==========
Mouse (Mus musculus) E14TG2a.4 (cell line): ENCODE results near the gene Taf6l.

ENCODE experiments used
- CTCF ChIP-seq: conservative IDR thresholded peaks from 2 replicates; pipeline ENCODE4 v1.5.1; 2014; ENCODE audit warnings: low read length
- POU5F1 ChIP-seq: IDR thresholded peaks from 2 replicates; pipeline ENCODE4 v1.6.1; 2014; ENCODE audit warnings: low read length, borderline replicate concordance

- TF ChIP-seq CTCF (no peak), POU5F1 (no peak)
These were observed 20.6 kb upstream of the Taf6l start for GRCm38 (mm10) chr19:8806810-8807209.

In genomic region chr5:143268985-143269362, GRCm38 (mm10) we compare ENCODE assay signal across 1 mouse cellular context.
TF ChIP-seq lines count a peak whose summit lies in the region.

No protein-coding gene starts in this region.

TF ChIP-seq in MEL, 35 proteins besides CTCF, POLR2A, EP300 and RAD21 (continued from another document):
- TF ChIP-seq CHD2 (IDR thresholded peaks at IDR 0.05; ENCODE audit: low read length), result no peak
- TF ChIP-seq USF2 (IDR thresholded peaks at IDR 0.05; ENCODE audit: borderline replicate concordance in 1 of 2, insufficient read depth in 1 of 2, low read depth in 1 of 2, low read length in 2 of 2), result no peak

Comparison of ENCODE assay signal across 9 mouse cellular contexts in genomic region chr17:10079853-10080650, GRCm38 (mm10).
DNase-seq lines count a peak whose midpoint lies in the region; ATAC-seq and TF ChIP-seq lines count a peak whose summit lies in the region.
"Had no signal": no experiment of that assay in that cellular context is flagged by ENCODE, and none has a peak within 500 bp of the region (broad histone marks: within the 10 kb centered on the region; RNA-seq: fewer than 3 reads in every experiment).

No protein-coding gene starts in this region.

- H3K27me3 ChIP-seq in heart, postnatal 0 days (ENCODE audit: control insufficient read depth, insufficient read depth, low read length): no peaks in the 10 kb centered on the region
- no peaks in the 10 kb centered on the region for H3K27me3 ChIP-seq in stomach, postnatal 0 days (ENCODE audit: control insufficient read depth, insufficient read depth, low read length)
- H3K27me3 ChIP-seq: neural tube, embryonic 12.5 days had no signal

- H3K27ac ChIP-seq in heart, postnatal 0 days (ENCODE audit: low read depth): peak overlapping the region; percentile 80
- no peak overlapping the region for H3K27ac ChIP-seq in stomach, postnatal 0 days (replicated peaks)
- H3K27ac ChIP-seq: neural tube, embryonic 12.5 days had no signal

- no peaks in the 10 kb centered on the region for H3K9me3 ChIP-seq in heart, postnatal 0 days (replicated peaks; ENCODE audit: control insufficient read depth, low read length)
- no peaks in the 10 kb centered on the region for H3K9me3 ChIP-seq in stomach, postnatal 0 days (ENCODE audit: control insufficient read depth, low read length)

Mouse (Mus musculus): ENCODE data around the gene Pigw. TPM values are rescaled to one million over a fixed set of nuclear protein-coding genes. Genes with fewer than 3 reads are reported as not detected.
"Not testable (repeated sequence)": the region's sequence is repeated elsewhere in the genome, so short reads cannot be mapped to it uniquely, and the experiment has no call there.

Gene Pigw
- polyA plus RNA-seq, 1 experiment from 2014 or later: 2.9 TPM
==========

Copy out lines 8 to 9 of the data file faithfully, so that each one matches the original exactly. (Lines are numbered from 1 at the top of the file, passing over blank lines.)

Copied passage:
TF ChIP-seq lines count a peak whose summit lies in the region.

No protein-coding gene starts in this region.